Well the example in the question is a great sound when the wind makes the trees come alive. There was also the airplane that might have doubled the sound due to the wind.

Were you able to intervene in the urban landscape and create your own sounds by knocking on a resonant piece of metal, activating wind chimes, etc.?

I threw a stone down a sewer and the echo was so nice and clear of the water splashing. It was kinda cool and fun to notice and definitly could record that sound over and over again. Also, my group threw a penny in a parking slot machine and it was a very distinct sound.

Do you feel you have a new understanding or appreciation of the sounds of our contemporary landscape/cityscape?

Absolutly, it's not that I have never heard the things that I heard on the walk, it's the understanding of how nature or the world sounds on a day to day basis.

How do you think your soundwalk experience will affect your practice as a media artist, if at all?

It's the fact that every sound matters and that every sound is different in its own way, so for me it will help my understanding as an artist to make things bigger and better, and that can all be done with sound.

T.J. Waite
film 116-401
film 116-801

Derek said...

Were you able to find places and spaces where you could really listen?

Yes, it was a very busy day and there various sounds all over the place.

Was it possible to move without making a sound?

Not really, we were in a big group and people were kind of talking and loud footsteps.

What happened when you plugged your ears, and then unplugged them?

It was a big difference. I felt like I could mainly hear sounds coming from my body when I plugged my ears and the sounds were vibrant when I unplugged.

In your sound log exercise, what types of sounds were you able to hear? List them.

- Dog collars/leashes clanging together.
- Airplanes soaring above.
- People's feet as they ran on the pavement.
- Tires screeching on the road.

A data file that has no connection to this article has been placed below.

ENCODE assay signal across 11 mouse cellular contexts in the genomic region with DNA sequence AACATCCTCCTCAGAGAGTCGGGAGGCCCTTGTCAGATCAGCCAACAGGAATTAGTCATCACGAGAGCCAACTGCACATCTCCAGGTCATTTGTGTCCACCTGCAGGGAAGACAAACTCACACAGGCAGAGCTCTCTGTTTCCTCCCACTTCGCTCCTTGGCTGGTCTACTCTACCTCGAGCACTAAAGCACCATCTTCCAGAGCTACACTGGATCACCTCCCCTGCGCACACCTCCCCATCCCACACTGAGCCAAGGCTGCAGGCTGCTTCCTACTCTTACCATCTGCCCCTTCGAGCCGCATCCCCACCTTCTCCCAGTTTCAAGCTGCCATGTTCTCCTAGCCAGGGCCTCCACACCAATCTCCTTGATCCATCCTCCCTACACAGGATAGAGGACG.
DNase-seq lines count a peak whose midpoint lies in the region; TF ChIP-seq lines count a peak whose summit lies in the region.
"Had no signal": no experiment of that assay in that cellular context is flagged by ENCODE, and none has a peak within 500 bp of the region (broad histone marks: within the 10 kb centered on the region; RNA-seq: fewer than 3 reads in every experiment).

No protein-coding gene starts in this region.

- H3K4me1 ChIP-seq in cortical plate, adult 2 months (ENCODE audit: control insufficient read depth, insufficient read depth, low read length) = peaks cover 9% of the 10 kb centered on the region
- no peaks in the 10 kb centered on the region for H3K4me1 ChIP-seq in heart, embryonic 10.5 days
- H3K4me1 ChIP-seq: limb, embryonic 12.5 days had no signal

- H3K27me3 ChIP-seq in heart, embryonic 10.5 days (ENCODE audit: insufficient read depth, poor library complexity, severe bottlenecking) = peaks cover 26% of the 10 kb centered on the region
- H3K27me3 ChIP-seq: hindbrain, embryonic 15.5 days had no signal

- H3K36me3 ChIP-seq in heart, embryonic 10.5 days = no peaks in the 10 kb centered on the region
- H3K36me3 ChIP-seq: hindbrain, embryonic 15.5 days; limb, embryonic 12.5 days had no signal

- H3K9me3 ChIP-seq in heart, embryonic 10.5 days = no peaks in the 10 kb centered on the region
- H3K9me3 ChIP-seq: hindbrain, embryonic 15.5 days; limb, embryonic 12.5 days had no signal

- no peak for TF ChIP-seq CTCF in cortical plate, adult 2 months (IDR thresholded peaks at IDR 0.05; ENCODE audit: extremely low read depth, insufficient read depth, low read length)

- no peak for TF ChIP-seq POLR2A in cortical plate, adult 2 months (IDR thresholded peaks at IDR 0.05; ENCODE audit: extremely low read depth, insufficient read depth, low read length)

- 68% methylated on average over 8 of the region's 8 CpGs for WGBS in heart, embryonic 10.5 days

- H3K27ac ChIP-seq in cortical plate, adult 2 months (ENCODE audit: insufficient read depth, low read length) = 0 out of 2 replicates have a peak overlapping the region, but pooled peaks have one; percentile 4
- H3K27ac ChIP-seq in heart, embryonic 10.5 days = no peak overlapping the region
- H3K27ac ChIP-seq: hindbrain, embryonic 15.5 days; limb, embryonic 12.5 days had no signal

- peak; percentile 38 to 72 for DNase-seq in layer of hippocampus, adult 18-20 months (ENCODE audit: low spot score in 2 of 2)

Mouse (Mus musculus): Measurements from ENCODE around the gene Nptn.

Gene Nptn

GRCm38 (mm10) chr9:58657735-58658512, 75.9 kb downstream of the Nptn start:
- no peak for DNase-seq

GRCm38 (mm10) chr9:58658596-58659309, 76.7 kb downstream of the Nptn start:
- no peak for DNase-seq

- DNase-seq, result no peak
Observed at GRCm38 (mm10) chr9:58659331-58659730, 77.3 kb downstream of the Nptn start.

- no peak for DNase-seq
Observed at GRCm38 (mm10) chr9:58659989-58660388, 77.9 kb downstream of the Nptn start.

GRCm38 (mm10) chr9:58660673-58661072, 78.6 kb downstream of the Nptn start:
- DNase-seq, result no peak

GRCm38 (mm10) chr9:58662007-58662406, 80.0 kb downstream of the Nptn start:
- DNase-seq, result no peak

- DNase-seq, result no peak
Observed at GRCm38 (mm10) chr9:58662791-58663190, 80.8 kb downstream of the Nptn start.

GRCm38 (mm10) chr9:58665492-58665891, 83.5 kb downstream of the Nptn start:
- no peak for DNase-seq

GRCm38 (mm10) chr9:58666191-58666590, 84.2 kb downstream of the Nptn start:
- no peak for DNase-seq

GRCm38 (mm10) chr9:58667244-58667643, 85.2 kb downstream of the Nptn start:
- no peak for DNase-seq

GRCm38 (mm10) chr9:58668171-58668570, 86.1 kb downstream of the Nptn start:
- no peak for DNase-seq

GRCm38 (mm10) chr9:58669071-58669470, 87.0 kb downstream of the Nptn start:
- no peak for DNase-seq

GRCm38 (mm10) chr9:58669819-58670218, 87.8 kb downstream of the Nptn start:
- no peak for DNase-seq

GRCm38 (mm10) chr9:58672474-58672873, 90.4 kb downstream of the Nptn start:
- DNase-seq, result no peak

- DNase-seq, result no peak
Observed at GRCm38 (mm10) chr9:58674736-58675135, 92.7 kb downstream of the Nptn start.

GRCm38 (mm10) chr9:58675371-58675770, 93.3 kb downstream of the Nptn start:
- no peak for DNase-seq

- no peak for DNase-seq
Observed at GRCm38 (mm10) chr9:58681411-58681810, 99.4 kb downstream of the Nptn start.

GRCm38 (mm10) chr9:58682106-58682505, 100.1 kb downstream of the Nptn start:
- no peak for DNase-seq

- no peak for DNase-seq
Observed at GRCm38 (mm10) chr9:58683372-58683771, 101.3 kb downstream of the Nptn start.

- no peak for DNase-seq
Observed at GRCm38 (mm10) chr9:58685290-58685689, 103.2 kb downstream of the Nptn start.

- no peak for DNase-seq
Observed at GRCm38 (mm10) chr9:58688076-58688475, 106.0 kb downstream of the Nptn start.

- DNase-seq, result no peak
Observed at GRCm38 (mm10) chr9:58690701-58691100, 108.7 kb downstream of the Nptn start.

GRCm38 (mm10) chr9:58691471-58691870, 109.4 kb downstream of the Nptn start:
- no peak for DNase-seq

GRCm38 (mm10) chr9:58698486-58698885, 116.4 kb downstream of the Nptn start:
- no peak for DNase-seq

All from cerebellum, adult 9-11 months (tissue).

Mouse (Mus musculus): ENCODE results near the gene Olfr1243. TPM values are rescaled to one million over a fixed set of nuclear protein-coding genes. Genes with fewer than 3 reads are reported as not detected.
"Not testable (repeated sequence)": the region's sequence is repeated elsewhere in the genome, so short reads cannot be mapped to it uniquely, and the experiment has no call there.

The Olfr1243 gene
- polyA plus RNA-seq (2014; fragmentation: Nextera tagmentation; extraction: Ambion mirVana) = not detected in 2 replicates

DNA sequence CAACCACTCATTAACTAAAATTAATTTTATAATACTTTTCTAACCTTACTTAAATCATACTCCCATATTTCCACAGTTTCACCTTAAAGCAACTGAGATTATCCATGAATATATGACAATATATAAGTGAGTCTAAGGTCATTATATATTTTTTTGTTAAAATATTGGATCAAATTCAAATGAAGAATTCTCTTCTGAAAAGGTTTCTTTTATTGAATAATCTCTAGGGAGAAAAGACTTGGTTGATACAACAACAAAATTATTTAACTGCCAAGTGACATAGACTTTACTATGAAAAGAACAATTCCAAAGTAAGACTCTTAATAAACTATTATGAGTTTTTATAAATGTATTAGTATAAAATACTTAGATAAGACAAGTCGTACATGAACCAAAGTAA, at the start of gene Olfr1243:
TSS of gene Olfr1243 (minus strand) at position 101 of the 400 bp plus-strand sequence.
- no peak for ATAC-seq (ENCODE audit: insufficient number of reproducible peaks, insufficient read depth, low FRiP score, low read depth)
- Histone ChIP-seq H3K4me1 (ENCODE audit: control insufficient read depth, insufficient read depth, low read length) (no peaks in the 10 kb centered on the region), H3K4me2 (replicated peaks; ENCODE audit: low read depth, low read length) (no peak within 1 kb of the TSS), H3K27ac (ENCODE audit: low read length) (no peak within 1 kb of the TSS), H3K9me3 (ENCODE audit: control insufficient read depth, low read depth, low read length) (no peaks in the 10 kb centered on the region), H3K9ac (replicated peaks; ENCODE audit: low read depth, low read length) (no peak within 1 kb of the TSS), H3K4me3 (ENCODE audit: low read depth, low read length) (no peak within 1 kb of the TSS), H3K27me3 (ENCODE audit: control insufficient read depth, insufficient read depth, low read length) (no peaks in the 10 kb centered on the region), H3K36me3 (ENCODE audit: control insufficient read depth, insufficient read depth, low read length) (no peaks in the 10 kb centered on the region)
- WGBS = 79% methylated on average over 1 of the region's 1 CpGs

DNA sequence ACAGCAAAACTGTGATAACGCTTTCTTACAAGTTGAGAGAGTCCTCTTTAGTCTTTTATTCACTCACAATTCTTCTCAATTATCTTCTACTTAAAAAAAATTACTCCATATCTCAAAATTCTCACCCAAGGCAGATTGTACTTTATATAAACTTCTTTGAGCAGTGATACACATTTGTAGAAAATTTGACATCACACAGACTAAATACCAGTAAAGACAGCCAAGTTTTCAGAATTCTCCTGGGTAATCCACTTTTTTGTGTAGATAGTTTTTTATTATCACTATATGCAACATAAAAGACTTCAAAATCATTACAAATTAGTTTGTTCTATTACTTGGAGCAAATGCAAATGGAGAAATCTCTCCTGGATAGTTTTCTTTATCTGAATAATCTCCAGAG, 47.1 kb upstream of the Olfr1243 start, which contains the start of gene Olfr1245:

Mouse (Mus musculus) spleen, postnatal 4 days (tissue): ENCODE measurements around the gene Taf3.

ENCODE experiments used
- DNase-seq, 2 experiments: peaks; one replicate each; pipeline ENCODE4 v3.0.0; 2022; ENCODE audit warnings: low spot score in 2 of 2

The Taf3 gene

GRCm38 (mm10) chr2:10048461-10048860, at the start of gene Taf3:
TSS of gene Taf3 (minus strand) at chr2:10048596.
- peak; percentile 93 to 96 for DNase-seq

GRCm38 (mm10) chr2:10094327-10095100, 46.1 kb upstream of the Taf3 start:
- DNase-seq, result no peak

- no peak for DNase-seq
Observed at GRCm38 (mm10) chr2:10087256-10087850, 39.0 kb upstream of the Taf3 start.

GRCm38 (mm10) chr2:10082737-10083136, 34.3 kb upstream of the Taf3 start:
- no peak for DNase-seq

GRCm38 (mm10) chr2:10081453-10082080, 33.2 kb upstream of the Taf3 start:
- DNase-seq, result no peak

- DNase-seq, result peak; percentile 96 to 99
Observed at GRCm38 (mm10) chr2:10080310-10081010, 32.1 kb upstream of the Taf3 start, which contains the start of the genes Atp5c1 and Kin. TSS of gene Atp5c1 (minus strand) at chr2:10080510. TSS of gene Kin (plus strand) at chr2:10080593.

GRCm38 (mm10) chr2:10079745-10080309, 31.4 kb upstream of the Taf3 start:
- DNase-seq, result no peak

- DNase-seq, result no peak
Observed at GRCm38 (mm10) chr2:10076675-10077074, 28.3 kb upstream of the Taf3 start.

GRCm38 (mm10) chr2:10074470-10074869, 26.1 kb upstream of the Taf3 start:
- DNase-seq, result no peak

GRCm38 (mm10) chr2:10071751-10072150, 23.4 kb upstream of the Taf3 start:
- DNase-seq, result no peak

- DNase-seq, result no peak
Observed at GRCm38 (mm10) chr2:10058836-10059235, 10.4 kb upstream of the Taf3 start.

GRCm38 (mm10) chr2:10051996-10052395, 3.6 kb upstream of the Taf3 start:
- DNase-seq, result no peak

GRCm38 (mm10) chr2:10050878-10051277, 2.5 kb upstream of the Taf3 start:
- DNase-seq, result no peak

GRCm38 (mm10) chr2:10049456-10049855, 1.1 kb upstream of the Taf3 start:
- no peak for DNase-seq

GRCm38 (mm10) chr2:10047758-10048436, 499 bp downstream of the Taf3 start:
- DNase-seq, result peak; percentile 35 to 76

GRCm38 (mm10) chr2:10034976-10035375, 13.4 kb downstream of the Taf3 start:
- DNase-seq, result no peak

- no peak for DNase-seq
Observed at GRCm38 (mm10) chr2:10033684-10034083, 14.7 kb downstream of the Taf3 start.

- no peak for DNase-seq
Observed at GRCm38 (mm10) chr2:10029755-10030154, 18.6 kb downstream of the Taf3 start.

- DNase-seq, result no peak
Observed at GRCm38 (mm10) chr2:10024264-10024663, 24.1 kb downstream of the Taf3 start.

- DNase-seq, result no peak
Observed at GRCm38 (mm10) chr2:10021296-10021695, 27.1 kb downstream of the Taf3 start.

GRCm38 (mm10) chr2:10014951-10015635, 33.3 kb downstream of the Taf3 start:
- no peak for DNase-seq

- Kids laughing and yelling on the playground.
- The wind rustling the leaves and branches.

Were you able to differentiate between sounds that had a recognizable source and those sounds you could not place?

Mostly.

Human sounds? Mechanical sounds? Natural sounds?

I heard all of them. There were a lot of people around. Bikes, cars. Wind.

Were you able to detect subtleties in the everpresent drone?

What?

Extremely close sounds? Sounds coming from very far away?

Heard mostly close sounds. Far away ones mostly consisted of transportation devices.

What kinds of wind effects were you able to detect (for example, the leaves of trees don't make sounds until they are activated by the wind)?

I heard wind making noises on the water and like the example, blowing leaves.

Were you able to intervene in the urban landscape and create your own sounds by knocking on a resonant piece of metal, activating wind chimes, etc.?

Yes.

Do you feel you have a new understanding or appreciation of the sounds of our contemporary landscape/cityscape?

Yes, when we closed our eyes and listened it allowed me to take in most of the sounds that I usually subconsciously ignore.

How do you think your soundwalk experience will affect your practice as a media artist, if at all?

It will allow me to think about sounds more and how they are important to the media.

Derek said...

Derek Reilly for that last one.